ILLNESS, RAIN AND RUGGED TERRAIN MAKE FOR INTERESTING FILM DAYS

Since the start of production in the beautiful state of Tennessee, the Into the Wilderness cast and crew has had many amazing days shooting in various locations. Many locations for this film are deep in the woods or in other rugged areas where we can’t take cars and must haul heavy equipment either in hands or in packs carried on our backs or thankfully, with motorized and manually guided carts loaded to the max. We all agree that Tennessee is an incredible state to film in and we’re enjoying every moment that we get to spend here.

Throughout the month of September and into the first couple weeks of October, we saw torrential rain and to be honest, for many of our outdoor shots, the rain was a great backdrop for natural assistance with making our scenes look as realistic as they possibly could and it truly helped with the rugged feel that we wanted to capture on film with our actors.

  Shuler Hensley (right) and Christopher-Lawson Palmer (bottom left) prepare to film a scene on a rainy day

Shuler Hensley (right) and Christopher-Lawson Palmer (bottom left) prepare to film a scene on a rainy day

That same wonderful rain that made some shots look beyond perfect, has unfortunately made it impossible for other scenes to be shot when scheduled. We had to postpone many days of film production because some of the amazing locations were flooded and we had to wait out the downpours and allow time for the valleys and other drenched areas to dry out naturally.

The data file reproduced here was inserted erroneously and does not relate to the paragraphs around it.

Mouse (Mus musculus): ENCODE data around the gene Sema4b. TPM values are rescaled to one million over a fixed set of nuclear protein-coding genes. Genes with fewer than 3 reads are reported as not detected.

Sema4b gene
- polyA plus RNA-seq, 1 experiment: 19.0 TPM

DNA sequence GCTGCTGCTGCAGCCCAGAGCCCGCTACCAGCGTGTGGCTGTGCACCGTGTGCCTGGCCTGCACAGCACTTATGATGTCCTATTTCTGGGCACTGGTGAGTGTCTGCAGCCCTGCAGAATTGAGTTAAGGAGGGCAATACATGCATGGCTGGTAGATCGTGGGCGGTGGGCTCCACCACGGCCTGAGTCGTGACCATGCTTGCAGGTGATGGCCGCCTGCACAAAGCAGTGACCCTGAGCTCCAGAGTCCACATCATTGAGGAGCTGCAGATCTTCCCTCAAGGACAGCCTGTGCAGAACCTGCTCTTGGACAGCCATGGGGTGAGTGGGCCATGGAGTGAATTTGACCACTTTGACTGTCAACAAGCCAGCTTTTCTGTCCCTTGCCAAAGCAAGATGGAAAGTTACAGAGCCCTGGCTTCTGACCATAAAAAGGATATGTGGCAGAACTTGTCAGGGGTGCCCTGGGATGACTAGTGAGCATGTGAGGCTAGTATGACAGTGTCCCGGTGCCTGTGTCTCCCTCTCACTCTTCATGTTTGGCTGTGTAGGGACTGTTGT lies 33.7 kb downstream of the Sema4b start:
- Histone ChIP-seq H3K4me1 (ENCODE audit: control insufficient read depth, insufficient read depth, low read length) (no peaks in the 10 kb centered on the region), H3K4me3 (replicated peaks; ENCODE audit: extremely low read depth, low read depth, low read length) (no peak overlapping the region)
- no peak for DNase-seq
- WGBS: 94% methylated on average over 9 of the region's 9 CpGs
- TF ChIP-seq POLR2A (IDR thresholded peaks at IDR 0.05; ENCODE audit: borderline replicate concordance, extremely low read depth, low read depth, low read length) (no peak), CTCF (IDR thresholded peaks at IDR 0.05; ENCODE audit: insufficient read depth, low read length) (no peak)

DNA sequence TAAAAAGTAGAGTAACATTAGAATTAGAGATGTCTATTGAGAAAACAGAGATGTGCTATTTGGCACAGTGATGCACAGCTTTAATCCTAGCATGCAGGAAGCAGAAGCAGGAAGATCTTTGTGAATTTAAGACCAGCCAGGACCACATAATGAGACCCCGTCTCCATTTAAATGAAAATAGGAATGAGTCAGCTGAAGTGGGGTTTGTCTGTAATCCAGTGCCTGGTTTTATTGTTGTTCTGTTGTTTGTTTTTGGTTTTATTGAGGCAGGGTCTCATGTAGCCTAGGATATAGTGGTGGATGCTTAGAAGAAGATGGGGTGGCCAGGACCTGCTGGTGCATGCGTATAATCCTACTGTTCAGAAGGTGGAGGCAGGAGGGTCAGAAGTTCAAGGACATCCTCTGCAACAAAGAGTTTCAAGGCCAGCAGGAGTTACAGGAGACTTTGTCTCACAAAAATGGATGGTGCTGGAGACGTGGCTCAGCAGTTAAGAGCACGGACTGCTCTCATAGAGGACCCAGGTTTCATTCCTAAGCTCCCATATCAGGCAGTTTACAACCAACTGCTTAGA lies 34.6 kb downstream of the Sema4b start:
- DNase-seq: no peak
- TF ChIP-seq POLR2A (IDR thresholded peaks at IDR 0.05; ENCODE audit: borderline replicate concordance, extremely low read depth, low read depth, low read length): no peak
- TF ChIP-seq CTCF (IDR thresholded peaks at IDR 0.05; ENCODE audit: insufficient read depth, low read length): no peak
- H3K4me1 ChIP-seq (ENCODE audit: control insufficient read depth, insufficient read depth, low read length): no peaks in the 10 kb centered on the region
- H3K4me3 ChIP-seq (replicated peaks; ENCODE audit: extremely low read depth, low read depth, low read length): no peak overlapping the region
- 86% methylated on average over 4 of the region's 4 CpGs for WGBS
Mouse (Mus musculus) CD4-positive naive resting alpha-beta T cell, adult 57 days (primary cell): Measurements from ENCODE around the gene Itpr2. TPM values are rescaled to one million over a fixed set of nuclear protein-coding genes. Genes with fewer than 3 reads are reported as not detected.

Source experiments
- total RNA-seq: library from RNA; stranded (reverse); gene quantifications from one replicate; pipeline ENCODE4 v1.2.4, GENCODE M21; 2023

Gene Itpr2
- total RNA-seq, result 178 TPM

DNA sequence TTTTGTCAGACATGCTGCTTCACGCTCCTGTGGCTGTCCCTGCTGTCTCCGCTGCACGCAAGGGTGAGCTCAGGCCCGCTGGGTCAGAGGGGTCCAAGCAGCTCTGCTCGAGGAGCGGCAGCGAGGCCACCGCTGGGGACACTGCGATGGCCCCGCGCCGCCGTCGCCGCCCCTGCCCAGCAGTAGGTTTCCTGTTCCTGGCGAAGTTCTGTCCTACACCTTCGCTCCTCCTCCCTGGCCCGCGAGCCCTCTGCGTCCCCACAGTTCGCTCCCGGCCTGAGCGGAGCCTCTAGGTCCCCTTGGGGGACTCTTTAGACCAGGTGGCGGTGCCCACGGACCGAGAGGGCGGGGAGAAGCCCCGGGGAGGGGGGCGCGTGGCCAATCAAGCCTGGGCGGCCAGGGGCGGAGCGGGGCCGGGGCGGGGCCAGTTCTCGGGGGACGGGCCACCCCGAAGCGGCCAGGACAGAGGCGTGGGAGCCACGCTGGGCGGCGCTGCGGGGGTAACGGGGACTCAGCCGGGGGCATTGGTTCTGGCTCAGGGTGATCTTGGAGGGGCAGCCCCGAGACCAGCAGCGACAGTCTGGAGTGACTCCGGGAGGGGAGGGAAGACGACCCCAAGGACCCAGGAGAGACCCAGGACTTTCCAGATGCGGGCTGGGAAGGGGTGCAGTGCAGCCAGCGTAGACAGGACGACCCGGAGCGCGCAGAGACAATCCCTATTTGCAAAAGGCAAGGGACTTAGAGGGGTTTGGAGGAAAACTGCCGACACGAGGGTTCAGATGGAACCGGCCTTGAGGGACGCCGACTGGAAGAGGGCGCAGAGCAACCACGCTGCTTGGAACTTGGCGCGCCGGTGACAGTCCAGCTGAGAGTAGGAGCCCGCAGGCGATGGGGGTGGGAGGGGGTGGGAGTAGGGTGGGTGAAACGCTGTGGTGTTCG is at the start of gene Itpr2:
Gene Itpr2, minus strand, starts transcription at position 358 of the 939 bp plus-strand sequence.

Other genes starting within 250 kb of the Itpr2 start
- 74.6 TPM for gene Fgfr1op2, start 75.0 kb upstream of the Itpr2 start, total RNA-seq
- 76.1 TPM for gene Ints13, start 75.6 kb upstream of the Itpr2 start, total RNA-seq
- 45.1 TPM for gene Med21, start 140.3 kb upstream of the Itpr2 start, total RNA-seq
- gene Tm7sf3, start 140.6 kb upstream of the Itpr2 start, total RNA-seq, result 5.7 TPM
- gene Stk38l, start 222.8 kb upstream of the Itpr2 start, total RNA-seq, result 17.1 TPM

We’re working in many mountainous areas with rugged terrain and our shoot locations are difficult to get to even when dry. The rain made those locations impossible to get to easily and far too dangerous for cast and crew to attempt.

Trust us when we tell you, it is certainly no fun at all to arrive on location with a caravan of cars, trucks and even an RV or two fully loaded with cast, crew and hundreds of pounds of camera, mics and other equipment only to find out the location is flooded, and we can’t shoot that day.

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Amazingly, and very thankfully, we have a team that has become extremely close during production and even through the difficulties, we’ve been able to laugh through the tears and work together to move forward with production although we’ve had to re-arrange several scenes while waiting on better weather.

A few weeks into production, several members of our crew came down with something with strep throat like symptoms, or at least a terribly bad stomach bug or possibly even a horrific cold from working in the rain day after day. Through it all though, our team has persevered and has worked extremely hard to maintain good timing and keep everything running smooth even when we have had to rearrange several scenes to shoot in a different order than planned.

  Equipment drying after a long day shooting in the rain

Equipment drying after a long day shooting in the rain

With just a few short weeks left to film, we’ve hopefully moved past the rain that we were experiencing, our crew members seem to be over the colds or other illnesses and we’ve moved directly into a mixture of bitter cold early morning shoots, hot afternoons and cool evenings.  

Tennessee has a climate like no other and while we’ve had a few days that have been a little delayed, one thing is certain and that is the fact that we are loving every minute of it and best of all, the bonds we’ve made with the amazing actors, their immediate families, our crew members and others we’ve worked with and met since arriving are bonds that we’re thankful to have and we hope to never lose.

Angela Caito